May 24, 2024

New Technology Enables Tracking of Brain Cells’ Inhibition Process

Researchers at Scripps Research have developed a groundbreaking technology that allows them to track when brain cells turn off, a process known as inhibition. This development provides scientists with a new way to study the normal functioning of the brain, as well as how the brain’s off switches may malfunction in various diseases and disorders.

For years, scientists have focused on studying when different groups of brain cells activate, but understanding when these neurons deactivate is just as crucial. The recently published study in the journal Neuron presents a technique that enables researchers to monitor the shutdown of brain cells after a burst of activity.

By utilizing optogenetics, a method that controls cells’ activity through light, the scientists were able to repeatedly activate and inhibit the cells. They then measured the levels and characteristics of different proteins and their modifications. The researchers discovered that a particular protein called pyruvate dehydrogenase (PDH) underwent rapid changes immediately after brain cells were inhibited.

According to senior author Li Ye, the inhibition of neurons is a primary method by which the brain regulates its activity. However, few effective approaches for tracking inhibition have been developed until now. Ye and his team found that the brain rapidly shuts off the PDH protein once the cell is done firing.

The PDH protein is crucial for energy production when neurons are firing, as firing requires a considerable amount of energy. Nevertheless, the brain aims to conserve energy, leading to the rapid shutdown of the PDH protein after firing ceases. This process occurs much faster than other observed changes in gene expression.

To deactivate PDH, the cells add phosphates, molecular tags, to the protein. The researchers identified antibodies that specifically recognized this inactive, phosphorylated form of PDH—which they referred to as pPDH. By measuring the levels of pPDH using these antibodies, the researchers were able to determine brain cell inhibition.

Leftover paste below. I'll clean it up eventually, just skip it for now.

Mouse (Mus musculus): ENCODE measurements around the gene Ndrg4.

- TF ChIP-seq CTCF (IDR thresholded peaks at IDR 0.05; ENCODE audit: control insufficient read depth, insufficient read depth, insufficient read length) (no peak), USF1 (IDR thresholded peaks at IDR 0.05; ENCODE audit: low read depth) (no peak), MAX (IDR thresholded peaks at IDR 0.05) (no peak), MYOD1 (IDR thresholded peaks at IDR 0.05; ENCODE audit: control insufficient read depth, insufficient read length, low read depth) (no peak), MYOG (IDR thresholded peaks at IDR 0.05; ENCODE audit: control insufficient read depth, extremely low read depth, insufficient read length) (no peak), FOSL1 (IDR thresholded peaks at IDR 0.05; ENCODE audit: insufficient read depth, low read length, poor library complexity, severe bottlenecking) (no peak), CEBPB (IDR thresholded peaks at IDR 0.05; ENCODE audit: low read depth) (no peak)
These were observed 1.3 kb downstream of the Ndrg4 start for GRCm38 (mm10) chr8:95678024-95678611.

To test the validity of pPDH as an indicator of brain cell inhibition, the team studied mice that had been given anesthesia. The results showed high levels of pPDH throughout the majority of the brain, accurately indicating the brain’s inactivity during anesthesia.

In another experiment, the researchers exposed animals to bright light that was then abruptly turned off. The brain cells responsible for vision, located in the visual cortex, exhibited low levels of pPDH when exposed to light, as the active form of PDH is required for signaling energy. However, immediately after the light was turned off, levels of phosphorylated protein significantly increased.

This technology represents a major breakthrough in understanding the brain’s regulation of activity and identifying potential malfunctions in various diseases and disorders, including depression, post-traumatic stress disorder, and Alzheimer’s disease. The ability to track brain cell inhibition provides scientists with valuable insights into the workings of the brain and paves the way for future research and therapeutic interventions.

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